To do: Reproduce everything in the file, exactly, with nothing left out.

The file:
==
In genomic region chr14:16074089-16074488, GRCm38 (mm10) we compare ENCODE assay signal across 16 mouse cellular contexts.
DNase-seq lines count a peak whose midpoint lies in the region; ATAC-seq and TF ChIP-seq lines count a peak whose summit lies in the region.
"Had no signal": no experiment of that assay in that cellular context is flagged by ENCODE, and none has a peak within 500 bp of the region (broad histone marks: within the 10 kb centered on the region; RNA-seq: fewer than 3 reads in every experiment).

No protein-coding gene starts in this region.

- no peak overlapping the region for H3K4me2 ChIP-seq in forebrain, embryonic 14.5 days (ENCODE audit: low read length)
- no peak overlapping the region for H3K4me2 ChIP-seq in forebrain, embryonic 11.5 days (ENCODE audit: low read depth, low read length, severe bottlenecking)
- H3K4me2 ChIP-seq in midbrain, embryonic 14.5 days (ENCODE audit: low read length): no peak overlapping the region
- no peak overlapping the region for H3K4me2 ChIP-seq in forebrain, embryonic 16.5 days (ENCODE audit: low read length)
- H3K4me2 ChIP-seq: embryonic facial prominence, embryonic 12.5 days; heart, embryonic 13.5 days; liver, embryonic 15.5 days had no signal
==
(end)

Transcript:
In genomic region chr14:16074089-16074488, GRCm38 (mm10) we compare ENCODE assay signal across 16 mouse cellular contexts.
DNase-seq lines count a peak whose midpoint lies in the region; ATAC-seq and TF ChIP-seq lines count a peak whose summit lies in the region.
"Had no signal": no experiment of that assay in that cellular context is flagged by ENCODE, and none has a peak within 500 bp of the region (broad histone marks: within the 10 kb centered on the region; RNA-seq: fewer than 3 reads in every experiment).

No protein-coding gene starts in this region.

- no peak overlapping the region for H3K4me2 ChIP-seq in forebrain, embryonic 14.5 days (ENCODE audit: low read length)
- no peak overlapping the region for H3K4me2 ChIP-seq in forebrain, embryonic 11.5 days (ENCODE audit: low read depth, low read length, severe bottlenecking)
- H3K4me2 ChIP-seq in midbrain, embryonic 14.5 days (ENCODE audit: low read length): no peak overlapping the region
- no peak overlapping the region for H3K4me2 ChIP-seq in forebrain, embryonic 16.5 days (ENCODE audit: low read length)
- H3K4me2 ChIP-seq: embryonic facial prominence, embryonic 12.5 days; heart, embryonic 13.5 days; liver, embryonic 15.5 days had no signal